Violent Disorder where three or
This offence carries a maximum penalty of $1,100 or imprisonment for 6 months.
Riot and large public disorder (12 or more persons who threaten unlawful violence or cause fear for safety)
A maximum term of imprisonment for 15 years.
Protester entering and remaining on enclosed lands
a maximum penalty of $550 applies but increases to $1100 if the conduct is offensive
Protesters who commit to damaging or recklessly destroy public property or the property of another person is a criminal offence under section 195(1)(a) of the Crimes Act 1900.
A maximum term of imprisonment for 5 years.
Resisting arrest is an offence in NSW. Section 546C of the Crimes Act 1900 (NSW)
Struggling, flapping about and making threats can also constitute this offence.
A maximum term of imprisonment of 12 months and/or a fine $1,100.
Police to Arrest without a Warrant
Police officers can arrest people without a warrant if they need to prevent an offence or stop a person from fleeing. During the Public Health restrictions being in force, police can ask for a persons name and address, however if they suspect that those details especially relating to identification are false, they can arrest that person (see section 99 LEPRA), especially when they need to protect the safety and welfare of others.
What is happening to our civil liberties and our rights?
Australia does not have a ‘bill of rights’ that lists fundamental protections of the rights of an individual from being violated. However, it does promote some common law rights such as:
- The right to a fair trial
- The right to have a lawyer
- The right to remain silent
- The right to appeal
- Access to public health and welfare
The absence of a bill of rights has been a major debate in Australia since the 1970’s with supporters arguing that parliament cannot be trusted to protect human rights while opponents constantly argue that it would restrict the powers of parliament to legislate as needed.
The protection of human rights is very important to sustain a society free from over policing, ensuring fairness and setting boundaries on political agender or control.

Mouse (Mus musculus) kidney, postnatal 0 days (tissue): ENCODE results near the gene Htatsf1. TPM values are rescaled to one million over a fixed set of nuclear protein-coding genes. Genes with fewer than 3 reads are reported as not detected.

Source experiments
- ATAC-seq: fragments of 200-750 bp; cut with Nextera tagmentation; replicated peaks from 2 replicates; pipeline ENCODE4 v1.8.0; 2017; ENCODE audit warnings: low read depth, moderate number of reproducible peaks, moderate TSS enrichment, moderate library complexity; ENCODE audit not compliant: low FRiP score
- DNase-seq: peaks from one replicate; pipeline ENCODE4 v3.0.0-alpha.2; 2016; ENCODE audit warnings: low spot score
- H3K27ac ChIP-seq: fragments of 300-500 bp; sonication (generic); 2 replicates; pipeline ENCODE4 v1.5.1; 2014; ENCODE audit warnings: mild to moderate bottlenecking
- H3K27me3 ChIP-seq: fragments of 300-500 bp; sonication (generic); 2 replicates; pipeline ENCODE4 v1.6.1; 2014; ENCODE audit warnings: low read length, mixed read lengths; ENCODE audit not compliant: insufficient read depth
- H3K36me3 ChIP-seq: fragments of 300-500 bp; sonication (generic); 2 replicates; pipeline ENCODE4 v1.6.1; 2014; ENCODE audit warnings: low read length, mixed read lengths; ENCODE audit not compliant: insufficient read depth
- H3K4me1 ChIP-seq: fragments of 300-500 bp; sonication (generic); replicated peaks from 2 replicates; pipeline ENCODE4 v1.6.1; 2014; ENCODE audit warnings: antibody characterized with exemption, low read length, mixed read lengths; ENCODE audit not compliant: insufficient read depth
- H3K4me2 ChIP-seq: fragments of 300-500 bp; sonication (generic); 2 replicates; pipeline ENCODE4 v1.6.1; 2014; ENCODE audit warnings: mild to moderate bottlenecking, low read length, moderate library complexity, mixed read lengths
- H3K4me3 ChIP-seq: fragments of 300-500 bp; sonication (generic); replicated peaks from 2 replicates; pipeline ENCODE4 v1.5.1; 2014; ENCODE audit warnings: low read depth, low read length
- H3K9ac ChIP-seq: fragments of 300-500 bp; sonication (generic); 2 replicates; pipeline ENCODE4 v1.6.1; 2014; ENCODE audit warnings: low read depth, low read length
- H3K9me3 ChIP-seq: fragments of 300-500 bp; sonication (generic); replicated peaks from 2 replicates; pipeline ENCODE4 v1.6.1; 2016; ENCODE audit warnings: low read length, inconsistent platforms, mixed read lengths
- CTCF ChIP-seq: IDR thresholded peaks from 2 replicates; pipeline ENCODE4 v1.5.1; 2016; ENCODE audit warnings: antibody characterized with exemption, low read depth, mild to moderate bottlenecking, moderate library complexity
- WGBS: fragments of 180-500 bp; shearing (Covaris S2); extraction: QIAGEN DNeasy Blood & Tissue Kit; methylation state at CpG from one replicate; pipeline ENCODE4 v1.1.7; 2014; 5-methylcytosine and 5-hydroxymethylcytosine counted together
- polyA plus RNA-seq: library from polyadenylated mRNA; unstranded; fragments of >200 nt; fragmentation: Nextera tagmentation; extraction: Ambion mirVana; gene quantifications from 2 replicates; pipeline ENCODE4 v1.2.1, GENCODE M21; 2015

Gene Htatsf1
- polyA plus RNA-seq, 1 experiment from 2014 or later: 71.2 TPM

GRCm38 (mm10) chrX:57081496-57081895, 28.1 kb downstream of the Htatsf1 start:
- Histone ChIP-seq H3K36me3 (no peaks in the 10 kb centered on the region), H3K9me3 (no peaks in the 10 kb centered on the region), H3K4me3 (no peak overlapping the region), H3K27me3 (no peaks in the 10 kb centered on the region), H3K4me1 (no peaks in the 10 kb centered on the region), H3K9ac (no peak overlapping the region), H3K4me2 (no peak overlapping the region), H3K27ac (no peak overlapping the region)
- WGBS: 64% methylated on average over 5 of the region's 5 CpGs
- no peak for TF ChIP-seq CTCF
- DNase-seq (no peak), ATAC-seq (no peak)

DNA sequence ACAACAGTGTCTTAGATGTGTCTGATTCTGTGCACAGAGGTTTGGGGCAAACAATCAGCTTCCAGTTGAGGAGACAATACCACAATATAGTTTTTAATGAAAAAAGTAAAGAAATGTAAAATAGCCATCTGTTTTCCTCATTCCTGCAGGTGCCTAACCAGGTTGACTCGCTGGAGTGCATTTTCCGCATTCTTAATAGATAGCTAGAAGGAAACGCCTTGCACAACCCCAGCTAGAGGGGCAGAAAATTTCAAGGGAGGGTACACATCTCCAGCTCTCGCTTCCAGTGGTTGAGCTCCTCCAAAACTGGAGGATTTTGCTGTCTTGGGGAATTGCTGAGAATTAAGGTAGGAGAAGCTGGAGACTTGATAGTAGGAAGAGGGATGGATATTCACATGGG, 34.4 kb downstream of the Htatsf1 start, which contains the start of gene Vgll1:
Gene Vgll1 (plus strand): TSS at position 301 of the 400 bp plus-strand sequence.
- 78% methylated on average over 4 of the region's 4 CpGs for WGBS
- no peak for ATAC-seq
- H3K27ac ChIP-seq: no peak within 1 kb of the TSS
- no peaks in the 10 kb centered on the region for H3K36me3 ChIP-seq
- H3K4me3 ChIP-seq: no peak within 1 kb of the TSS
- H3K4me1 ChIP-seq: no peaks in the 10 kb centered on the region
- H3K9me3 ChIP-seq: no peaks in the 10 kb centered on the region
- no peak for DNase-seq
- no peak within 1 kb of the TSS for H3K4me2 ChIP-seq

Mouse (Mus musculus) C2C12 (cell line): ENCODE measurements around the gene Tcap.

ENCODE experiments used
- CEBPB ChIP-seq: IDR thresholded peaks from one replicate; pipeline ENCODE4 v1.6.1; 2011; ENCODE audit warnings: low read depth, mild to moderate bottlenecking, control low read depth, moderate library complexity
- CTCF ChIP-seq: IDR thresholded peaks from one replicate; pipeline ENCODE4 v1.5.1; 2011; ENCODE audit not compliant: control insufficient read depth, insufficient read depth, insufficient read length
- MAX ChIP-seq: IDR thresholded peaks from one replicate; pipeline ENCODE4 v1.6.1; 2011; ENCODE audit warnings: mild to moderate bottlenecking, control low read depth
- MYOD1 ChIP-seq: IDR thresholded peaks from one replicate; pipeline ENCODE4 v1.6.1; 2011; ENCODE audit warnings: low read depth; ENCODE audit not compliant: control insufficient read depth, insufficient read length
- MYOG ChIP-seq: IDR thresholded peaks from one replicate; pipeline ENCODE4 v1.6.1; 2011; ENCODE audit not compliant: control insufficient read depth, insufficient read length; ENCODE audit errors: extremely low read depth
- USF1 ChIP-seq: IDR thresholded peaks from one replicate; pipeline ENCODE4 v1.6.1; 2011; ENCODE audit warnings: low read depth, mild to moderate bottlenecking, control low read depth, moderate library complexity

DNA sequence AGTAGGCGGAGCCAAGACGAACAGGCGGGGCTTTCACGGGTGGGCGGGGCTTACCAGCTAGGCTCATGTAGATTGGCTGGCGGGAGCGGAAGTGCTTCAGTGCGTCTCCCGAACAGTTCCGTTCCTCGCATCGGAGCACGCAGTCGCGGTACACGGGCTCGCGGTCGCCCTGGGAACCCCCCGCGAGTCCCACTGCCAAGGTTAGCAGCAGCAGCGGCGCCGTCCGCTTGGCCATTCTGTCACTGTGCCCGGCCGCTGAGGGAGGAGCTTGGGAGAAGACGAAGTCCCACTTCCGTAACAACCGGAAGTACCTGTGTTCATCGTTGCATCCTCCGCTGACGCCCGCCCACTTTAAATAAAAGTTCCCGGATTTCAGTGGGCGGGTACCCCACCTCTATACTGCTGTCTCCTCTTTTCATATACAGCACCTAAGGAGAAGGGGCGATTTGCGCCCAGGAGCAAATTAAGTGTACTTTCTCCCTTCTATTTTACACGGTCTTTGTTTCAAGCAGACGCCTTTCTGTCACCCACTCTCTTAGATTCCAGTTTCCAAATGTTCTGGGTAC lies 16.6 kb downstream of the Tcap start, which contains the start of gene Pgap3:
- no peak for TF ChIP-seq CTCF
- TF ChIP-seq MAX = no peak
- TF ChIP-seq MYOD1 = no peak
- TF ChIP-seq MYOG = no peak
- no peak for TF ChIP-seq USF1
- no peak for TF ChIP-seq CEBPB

In Australia, only Victoria and the ACT have enacted human rights acts. For the rest of Australia, we have these rights under the constitution:
- the right to vote (Section 41),
- the right to trial by jury (Section 80),
- freedom of religion (Section 116),
- protection against acquisition of property on unjust terms (Section 51), and
- prohibition on discrimination on the basis of state of residency (Section 117).
- the constitution gives an implied right to freedom of political communication
If a State and Federal law is inconsistent with rights provided by the constitution, it can be challenged in the High Court of Australia.
This blog may shock many people and as lawyer and defender of human rights, I find it difficult to contemplate the limitation and restrictions that apply on human rights and liberties in NSW.
We all want the best for our family, our friends and our community. As Australians, we are one of the hardest working people on the planet and pride ourselves on our ability to achieve great things as a young and vibrant country. We, as a community have a duty to look after each other and our neighbours. My duty as a defence lawyer is to also ensure everyone is well informed about the current law and their rights. Please share this post with your family and friends and lets get through this together.
Contact our experienced criminal defence lawyers on 1800 100 529 if you need help with a police related matter or if someone you know is arrested for an Unlawful Assembly. We will arrange a free first conference with an experienced defence lawyer to help you immediately.
Written by Chadi Irani, Principal Solicitor and Accredited Specialist in Criminal Law